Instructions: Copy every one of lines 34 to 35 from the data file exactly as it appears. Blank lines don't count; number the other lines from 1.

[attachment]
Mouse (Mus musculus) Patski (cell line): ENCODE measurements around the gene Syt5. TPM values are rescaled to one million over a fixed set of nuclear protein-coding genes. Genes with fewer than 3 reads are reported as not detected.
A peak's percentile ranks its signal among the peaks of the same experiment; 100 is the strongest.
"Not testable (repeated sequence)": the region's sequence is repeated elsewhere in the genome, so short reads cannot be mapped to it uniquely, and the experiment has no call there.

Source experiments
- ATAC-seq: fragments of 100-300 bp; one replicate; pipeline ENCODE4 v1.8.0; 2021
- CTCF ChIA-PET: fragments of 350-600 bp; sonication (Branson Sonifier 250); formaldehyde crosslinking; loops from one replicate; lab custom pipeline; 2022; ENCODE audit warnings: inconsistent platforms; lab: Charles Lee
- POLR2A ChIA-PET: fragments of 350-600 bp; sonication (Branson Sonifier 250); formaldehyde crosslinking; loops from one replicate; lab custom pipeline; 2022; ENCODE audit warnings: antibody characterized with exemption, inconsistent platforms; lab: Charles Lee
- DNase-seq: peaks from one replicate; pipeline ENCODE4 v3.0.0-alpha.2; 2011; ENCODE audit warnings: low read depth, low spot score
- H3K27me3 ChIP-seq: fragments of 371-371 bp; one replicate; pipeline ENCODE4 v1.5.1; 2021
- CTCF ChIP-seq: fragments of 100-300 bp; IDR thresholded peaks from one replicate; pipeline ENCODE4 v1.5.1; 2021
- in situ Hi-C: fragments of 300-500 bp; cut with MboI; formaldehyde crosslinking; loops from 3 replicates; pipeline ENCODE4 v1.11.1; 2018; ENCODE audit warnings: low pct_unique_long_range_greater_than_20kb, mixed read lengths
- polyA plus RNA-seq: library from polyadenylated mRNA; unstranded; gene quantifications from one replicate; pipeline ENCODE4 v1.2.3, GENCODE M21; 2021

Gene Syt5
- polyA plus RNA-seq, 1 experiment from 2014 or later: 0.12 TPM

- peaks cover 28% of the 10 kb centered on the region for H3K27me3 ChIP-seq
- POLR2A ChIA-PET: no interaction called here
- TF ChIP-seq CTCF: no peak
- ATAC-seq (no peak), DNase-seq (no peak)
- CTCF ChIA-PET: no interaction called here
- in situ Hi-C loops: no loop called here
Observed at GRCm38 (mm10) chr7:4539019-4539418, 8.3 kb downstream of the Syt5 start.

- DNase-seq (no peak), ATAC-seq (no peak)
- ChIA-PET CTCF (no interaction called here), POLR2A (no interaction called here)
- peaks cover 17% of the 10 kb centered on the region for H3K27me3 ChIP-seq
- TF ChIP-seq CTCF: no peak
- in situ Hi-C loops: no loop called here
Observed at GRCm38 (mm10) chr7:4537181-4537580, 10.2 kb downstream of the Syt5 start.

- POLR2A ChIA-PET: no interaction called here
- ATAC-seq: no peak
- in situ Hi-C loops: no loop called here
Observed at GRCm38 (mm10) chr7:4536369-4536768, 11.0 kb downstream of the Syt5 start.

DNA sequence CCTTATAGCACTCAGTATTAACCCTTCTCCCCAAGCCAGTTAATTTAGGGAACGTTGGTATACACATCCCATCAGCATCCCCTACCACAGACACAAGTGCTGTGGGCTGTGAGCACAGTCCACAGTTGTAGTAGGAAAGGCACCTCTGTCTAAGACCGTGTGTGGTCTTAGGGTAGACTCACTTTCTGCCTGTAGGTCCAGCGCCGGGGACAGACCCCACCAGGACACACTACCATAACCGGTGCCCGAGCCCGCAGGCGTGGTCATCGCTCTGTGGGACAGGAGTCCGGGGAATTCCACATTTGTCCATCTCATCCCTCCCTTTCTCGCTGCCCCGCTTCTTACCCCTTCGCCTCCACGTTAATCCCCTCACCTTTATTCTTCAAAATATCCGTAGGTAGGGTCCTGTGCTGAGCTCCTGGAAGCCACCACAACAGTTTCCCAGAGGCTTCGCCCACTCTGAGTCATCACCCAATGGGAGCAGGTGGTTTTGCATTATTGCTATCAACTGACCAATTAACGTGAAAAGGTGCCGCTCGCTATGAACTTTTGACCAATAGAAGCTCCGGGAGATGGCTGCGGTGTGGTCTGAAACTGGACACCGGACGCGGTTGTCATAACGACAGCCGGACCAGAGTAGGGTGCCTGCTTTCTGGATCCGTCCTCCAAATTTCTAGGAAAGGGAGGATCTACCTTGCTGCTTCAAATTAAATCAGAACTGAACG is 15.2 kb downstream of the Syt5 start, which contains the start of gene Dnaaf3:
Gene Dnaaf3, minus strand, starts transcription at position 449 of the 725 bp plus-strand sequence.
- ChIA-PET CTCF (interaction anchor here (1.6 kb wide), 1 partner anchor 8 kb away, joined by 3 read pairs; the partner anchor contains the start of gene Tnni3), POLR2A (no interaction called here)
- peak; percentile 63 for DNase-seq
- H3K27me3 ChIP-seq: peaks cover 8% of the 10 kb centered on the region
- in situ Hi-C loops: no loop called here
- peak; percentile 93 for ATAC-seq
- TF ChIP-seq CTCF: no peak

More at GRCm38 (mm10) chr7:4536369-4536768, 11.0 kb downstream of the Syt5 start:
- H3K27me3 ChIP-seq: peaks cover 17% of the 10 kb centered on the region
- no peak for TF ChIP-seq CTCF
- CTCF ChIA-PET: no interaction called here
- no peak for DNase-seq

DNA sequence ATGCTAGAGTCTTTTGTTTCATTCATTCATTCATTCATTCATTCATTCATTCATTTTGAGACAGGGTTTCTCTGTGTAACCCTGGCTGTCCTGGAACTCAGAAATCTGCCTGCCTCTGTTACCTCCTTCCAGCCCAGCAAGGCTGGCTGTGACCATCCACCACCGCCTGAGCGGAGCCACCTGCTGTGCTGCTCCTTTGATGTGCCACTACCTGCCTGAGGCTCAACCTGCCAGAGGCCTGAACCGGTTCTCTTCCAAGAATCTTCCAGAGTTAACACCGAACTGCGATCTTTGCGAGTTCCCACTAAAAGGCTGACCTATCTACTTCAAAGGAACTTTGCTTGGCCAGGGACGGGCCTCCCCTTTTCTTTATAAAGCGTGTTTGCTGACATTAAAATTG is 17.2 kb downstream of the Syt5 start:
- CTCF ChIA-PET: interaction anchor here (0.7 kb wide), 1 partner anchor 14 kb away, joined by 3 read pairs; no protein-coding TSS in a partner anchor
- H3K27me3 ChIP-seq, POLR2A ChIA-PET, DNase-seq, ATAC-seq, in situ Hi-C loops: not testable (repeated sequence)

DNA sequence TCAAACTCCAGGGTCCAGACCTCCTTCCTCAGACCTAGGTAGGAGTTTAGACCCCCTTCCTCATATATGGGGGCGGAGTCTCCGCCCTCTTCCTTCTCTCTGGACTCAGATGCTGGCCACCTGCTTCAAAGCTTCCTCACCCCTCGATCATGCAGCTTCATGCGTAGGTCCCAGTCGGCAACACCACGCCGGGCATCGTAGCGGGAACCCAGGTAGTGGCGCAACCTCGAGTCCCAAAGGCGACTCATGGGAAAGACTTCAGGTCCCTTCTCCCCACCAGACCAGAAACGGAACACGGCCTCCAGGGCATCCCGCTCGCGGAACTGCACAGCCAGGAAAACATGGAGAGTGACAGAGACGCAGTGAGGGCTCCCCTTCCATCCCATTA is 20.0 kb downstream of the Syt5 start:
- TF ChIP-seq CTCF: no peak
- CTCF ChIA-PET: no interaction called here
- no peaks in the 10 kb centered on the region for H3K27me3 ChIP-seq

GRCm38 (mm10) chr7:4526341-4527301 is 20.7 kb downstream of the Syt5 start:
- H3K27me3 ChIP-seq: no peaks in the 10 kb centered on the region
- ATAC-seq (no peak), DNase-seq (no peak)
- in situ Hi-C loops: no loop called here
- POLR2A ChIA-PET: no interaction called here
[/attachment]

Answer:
- ChIA-PET CTCF (interaction anchor here (1.6 kb wide), 1 partner anchor 8 kb away, joined by 3 read pairs; the partner anchor contains the start of gene Tnni3), POLR2A (no interaction called here)
- peak; percentile 63 for DNase-seq